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Foot-and-mouth disease in the southern provinces of Cambodia

Sothyra, T., Robertson, I., Edwards, J. and Morzaria, S. (2012) Foot-and-mouth disease in the southern provinces of Cambodia. In: Adams L.B., Gray G.D and Murray G. (eds) 2012. Animal biosecurity in the Mekong: future directions for research and development. Proceedings of a workshop, 10 - 13 August, Siem Reap, Cambodia pp. 110-114.

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Foot-and-mouth disease (FMD) is a severe, highly communicable viral disease of cloven-hoofed animals including cattle, buffaloes, pigs, sheep and goats. Although FMD does not result in high mortality in most outbreaks, the disease is debilitating and leads to significant economic losses from its impact on trade. FMD has a significant impact on livestock systems due to lower production of infected animals resulting from reduced food intake, reduced meat and milk production and draught capacity, and losses from reduced trade and tourism-related activities (Kazimi and Shan 1980; Morris et al. 2002; Perry et al. 2002).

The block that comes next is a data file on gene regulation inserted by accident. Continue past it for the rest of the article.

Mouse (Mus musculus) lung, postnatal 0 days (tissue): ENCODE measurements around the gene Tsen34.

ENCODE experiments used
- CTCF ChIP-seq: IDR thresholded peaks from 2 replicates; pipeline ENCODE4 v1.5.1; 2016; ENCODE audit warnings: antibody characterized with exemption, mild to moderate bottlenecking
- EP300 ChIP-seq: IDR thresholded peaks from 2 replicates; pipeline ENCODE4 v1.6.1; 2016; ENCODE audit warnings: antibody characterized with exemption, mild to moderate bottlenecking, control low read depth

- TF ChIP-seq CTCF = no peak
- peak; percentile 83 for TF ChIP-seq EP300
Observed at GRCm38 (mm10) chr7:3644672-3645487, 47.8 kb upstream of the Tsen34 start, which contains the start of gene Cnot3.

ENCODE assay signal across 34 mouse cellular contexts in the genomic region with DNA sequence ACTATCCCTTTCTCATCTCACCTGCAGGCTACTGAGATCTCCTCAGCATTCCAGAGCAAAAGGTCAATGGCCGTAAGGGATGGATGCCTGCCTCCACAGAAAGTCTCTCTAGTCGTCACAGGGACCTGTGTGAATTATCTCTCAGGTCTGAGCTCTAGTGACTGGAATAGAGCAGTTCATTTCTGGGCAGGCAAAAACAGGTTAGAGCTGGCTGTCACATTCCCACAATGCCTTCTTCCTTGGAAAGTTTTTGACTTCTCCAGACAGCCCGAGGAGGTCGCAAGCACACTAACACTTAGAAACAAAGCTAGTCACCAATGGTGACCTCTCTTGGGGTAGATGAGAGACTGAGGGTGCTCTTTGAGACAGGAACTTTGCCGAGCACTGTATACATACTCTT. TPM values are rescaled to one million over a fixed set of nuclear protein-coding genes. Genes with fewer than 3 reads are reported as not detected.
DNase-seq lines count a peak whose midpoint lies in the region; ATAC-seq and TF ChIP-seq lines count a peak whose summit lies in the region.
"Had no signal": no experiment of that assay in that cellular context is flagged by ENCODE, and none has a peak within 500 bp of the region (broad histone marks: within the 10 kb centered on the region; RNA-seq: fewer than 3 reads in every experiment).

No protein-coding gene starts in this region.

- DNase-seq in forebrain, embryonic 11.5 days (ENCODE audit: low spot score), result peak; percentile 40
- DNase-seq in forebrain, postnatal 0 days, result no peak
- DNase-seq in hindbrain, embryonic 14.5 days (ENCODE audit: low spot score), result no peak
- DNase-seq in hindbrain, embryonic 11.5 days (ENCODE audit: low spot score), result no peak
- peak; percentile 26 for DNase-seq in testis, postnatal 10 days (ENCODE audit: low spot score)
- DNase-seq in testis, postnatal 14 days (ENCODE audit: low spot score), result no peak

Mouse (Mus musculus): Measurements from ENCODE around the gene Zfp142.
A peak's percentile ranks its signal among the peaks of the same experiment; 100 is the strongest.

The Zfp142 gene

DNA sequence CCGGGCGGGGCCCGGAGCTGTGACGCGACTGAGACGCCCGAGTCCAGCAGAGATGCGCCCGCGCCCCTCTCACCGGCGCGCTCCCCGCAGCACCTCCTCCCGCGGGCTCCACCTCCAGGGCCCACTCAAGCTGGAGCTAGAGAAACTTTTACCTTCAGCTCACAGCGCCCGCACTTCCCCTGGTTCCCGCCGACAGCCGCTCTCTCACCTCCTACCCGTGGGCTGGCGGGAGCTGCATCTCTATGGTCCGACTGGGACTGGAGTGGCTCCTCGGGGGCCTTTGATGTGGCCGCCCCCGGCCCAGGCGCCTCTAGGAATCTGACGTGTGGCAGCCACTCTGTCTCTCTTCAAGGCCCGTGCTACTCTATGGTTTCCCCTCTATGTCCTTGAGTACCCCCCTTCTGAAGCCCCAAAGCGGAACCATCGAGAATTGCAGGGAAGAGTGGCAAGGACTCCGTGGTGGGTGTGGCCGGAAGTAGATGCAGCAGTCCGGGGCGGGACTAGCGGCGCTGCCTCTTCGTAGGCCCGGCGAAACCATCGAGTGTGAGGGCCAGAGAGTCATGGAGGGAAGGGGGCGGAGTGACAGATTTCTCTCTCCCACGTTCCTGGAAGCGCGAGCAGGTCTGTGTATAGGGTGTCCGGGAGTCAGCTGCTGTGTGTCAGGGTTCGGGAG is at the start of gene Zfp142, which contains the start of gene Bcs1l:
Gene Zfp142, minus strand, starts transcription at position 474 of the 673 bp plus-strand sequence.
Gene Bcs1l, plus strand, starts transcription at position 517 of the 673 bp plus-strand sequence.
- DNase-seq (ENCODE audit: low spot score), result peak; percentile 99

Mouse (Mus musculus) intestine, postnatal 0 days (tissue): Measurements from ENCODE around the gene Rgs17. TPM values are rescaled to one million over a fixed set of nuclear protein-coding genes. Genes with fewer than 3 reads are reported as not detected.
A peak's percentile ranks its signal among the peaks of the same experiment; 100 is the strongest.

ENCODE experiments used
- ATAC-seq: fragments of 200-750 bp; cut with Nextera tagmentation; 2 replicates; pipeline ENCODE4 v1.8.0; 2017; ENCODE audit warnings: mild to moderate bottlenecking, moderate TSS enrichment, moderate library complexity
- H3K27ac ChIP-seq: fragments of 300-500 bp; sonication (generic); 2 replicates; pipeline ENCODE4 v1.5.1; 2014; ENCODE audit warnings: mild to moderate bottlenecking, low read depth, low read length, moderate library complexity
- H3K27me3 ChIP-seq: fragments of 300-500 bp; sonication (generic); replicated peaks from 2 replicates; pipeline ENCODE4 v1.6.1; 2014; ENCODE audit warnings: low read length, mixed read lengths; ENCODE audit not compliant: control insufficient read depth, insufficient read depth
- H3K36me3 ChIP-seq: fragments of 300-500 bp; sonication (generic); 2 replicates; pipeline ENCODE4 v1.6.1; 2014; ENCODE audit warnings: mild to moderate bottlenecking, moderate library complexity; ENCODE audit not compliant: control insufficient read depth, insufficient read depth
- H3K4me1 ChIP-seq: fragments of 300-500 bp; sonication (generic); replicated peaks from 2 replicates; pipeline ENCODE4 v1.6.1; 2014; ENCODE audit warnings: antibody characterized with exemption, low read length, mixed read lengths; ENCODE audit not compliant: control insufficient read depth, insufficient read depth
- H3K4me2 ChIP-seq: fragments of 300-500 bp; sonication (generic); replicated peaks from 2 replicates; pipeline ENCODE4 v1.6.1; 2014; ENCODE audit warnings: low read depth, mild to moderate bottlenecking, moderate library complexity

Before this study, there was little epidemiological information on which to formulate logical procedures for control. A further constraint to the development of extension programs for the control of FMD is the lack of information about the disease, including its prevalence and incidence and the direct and indirect losses incurred. The current study was developed to better understand the pattern of FMD and the risk attributed to the spread of the disease in Cambodia. This information will be used to underpin the estab¬lishment of a progressive zoning approach to control FMD in the Lower Mekong Basin (LMB).

Publication Type: Conference Paper
Murdoch Affiliation: School of Veterinary and Biomedical Sciences
Publisher: ACIAR
Copyright: © Australian Centre for International Agricultural Research (ACIAR) 2012
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